2 vols., 8vo., pp. , 385, ; , 404, without the errata slip in volume II, but a very good copy in handsome contemporary mottled calf, spine gilt with sunbursts, red morocco labels.
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Literary Memoirs of living Authors of Great Britain, arranged according to an alphabetical Catalogue of their Names; and including a List of their Works, with occasional Opinions upon their literary Character … In two Volumes …
First edition of a collection of literary biographies, including perhaps the earliest brief life of Coleridge, whose first volume of Poems had appeared in 1796:
‘This gentleman, whose fame as a Poet has lately arisen with such splendour above your literary horizon, is a native of Bristol …’. At Cambridge, ‘he was recognized by the discerning few, as an embryo Genius, likely one day to illuminate the age in which he lived … He founds his present reputation upon a duodecimo volume of Poems, which was first printed at his native place, and his since been augmented and republished in the metropolis … His Monody on his townsman Chatterton … has been particularly admired’. Rivers does note ‘certain marks of haste, negligence, and sometimes affectation’ in the poet’s writing, but ‘Every true friend to Genius and Worth must lament that the early prospects of Mr. Coleridge have been darkened and despoiled of their extent: that he has experienced the discouragement of disappointed hope and felt the anguish of distressful adversity.’ Wordsworth has not yet come on the scene. The only earlier sketch of Coleridge we can trace is a brief satirical notice in The Observer (Bristol, 1795). Rivers’s treatment is far more substantial.
Of Southey, Joan of Arc, to which Coleridge also contributed, receives particular notice, while Poems (1797) ‘abounds in pieces of exquisite beauty’. Female writers in general are well represented, with entries for Fanny Burney (‘the first Novel Writer of the day, as well as one of the most distinguished which this or any other country has produced’), Elizabeth Inchbald, Sophia Lee, Charlotte Lennox, Hannah More, Charlotte Smith, Mrs. Trimmer, Helen Maria Williams (‘A fair Democrat of considerable sprightliness and talent’), etc. There are also entries for the US President John Adams, Captain Bligh, Herschel, Marshall, Playfair, Monboddo, Priestley, Sheffield, and Young.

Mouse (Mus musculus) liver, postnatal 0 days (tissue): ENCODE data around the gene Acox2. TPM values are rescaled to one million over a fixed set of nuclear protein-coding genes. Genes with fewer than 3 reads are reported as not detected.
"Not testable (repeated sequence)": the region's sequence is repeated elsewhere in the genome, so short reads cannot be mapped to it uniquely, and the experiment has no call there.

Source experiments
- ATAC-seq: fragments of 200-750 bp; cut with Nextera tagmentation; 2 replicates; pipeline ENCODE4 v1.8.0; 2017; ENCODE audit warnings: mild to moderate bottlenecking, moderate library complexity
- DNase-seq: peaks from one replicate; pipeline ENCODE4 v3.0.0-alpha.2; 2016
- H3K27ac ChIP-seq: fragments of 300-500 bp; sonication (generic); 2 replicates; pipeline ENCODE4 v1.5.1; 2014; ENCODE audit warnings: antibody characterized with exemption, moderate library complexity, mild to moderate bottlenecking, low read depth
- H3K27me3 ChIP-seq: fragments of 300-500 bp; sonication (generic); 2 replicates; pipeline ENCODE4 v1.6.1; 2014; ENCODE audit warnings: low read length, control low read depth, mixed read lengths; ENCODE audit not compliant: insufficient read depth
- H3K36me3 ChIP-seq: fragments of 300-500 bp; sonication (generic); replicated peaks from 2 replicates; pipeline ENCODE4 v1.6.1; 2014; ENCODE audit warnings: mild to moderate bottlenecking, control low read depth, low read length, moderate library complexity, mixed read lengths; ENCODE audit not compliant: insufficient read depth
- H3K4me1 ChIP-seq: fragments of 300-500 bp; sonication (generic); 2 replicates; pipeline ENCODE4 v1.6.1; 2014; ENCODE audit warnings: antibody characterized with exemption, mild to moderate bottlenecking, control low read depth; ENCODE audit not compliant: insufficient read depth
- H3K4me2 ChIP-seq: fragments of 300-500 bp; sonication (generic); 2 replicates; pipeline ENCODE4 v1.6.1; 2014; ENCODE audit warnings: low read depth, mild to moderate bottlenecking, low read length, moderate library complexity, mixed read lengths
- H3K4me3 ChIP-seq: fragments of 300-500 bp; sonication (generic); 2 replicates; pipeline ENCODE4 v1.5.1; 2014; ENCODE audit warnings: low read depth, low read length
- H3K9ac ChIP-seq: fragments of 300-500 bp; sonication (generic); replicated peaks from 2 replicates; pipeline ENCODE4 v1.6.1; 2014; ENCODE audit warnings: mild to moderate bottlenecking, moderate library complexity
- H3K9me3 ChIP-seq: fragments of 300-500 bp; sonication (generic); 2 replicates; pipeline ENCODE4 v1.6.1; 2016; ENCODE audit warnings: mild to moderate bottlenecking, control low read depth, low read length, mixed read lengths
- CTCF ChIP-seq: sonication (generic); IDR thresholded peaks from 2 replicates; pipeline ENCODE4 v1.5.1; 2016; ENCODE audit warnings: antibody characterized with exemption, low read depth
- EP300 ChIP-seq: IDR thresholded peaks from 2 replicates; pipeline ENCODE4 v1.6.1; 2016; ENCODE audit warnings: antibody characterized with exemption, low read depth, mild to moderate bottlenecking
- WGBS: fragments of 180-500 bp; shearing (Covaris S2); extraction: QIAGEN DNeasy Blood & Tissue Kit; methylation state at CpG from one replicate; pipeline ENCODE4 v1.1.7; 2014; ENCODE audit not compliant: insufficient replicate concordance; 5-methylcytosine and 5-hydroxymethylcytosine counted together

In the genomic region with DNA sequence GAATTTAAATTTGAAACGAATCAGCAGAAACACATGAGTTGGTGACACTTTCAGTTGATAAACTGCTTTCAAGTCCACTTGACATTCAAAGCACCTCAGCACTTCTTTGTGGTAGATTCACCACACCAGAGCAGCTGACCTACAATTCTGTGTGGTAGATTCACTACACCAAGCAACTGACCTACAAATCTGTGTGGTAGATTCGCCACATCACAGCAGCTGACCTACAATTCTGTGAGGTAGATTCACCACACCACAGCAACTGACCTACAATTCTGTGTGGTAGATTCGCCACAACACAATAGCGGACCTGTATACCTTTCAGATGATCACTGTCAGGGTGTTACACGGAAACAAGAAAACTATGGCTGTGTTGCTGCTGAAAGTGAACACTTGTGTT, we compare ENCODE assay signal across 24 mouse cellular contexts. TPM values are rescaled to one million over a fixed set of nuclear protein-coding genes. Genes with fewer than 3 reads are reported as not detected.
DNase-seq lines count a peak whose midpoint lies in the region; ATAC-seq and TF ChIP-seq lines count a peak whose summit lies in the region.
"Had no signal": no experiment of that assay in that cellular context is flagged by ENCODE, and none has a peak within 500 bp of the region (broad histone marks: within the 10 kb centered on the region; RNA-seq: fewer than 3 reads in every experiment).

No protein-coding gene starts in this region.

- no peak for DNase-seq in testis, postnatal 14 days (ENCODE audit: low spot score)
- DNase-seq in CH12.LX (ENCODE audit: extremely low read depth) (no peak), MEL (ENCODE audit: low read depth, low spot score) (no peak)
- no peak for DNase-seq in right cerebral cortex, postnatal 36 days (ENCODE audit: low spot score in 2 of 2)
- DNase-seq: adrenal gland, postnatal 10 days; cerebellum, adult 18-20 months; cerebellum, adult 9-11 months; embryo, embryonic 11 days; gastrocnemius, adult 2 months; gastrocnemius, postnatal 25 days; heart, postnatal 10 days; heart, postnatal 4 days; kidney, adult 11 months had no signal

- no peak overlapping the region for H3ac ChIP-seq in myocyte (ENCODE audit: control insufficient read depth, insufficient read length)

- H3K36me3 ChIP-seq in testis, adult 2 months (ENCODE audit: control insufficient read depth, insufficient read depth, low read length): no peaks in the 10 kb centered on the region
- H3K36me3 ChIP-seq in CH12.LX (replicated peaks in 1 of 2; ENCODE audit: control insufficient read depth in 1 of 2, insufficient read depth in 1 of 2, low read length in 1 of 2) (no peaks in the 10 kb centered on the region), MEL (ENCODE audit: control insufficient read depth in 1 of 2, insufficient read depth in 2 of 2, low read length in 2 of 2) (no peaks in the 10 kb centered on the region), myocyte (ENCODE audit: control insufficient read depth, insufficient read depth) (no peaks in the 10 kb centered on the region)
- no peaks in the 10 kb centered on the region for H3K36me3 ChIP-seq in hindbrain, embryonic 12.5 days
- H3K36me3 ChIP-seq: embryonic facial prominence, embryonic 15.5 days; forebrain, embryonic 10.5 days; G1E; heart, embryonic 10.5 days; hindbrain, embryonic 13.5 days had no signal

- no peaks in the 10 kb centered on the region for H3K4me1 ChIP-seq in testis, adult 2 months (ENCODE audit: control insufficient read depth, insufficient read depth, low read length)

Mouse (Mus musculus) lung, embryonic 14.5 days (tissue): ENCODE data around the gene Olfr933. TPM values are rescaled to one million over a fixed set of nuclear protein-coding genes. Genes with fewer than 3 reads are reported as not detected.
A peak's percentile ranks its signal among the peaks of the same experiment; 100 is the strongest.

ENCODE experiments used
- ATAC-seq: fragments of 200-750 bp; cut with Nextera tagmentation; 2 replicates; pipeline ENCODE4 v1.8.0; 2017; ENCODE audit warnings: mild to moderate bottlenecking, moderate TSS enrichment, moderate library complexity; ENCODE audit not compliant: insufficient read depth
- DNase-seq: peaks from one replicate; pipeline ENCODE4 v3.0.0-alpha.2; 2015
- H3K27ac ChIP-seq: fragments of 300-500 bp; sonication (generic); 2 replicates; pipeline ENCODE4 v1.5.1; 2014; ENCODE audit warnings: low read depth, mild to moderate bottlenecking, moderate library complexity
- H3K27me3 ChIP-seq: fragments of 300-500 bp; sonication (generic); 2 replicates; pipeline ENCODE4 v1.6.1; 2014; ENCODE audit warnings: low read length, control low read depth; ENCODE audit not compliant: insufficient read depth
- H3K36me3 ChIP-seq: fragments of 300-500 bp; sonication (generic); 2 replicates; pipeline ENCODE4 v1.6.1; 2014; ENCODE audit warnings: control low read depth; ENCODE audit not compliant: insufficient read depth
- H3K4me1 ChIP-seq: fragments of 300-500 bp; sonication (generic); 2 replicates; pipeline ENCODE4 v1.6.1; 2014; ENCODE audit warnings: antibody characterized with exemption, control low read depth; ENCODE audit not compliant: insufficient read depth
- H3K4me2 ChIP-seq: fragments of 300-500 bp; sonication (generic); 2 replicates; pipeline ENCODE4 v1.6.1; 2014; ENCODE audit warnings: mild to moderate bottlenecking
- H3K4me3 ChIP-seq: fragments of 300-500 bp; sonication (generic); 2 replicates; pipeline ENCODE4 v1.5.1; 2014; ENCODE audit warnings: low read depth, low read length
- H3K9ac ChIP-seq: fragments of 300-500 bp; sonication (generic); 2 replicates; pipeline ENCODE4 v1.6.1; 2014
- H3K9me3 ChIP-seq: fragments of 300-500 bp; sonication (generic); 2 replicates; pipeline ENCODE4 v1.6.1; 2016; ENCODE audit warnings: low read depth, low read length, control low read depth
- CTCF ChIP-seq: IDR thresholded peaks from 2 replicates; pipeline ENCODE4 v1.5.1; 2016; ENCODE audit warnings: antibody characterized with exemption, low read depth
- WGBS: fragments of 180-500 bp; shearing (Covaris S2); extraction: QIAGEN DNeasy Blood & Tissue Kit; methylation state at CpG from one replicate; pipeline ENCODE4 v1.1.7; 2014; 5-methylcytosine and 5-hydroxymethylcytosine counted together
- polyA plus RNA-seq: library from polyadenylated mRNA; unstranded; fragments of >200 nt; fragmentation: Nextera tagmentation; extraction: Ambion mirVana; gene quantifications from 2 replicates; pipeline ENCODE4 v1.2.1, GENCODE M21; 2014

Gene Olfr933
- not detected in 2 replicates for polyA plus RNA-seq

Rivers is often amusingly critical. Mrs Piozzi’s vanity, for example, ‘is so conspicuous upon every occasion, as to destroy, in most minds, any favourable impression which her abilities, or her attainments might make’, while Isaac d’Israeli is dismissed as a petulant ‘Authorling’. Rivers’s longest entries are reserved for those with whom he has the greatest political disagreements: Godwin’s Caleb Williams is ‘a work of most pernicious tendency!’, Wollstonecraft suffered from a ‘Quixotic Mania’ contrary to natural order, and the ‘notorious’ Thomas Paine is ‘rude, wicked and daring’, and is dismantled over eight virulent pages.
Rivers’s own biography (‘A Dissenting Minister of a small congregation at Highgate’), smuggled into perhaps worthier company, mentions several sermons, a heroic poem and some anonymous pamphlets among his other works.
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PRE-PUBLICATION COPY, INSCRIBED LEWIS, Wyndham.
The Writer and the Absolute …
First edition, inscribed ‘To my dear friend Geoffrey Bridson / Wyndham Lewis / 25 June 1952’. The work was published the following day.
AGNES BEDFORD’S COPY POUND, Ezra.
How to Read …
First edition, a fine association copy. Agnes Bedford (1892-1969) was a lifelong friend of Pound (they first met in 1919 and corresponded until 1963 when he unexpectedly severed contact) and through him of Wyndham Lewis, with whom she had an affair in the 1920s. A vocal coach and accompanist, she provided the music for Pound’s Five Troubadour Songs (1920). After he left for Paris in January 1920, Bedford sublet his flat; she then visited him in Paris the following year, where she was the principal amanuensis for his opera based on Villon’s Le Testament. She was later the rehearsal coach for its first performance in 1931 and her contacts were vital to the casting of singers (Bridson was later involved in the first broadcast of the opera in 1962, for which Bedford was frequently consulted). Laid in here is a copy of a letter of 4 May 1969 from Bedford to Bridson on his retirement – ‘I have been so happy to read all the appreciative things about you on all sides’ – recalling ‘happy times at Studio A’ and Bridson’s ‘kind friendship & affection for Wyndham’.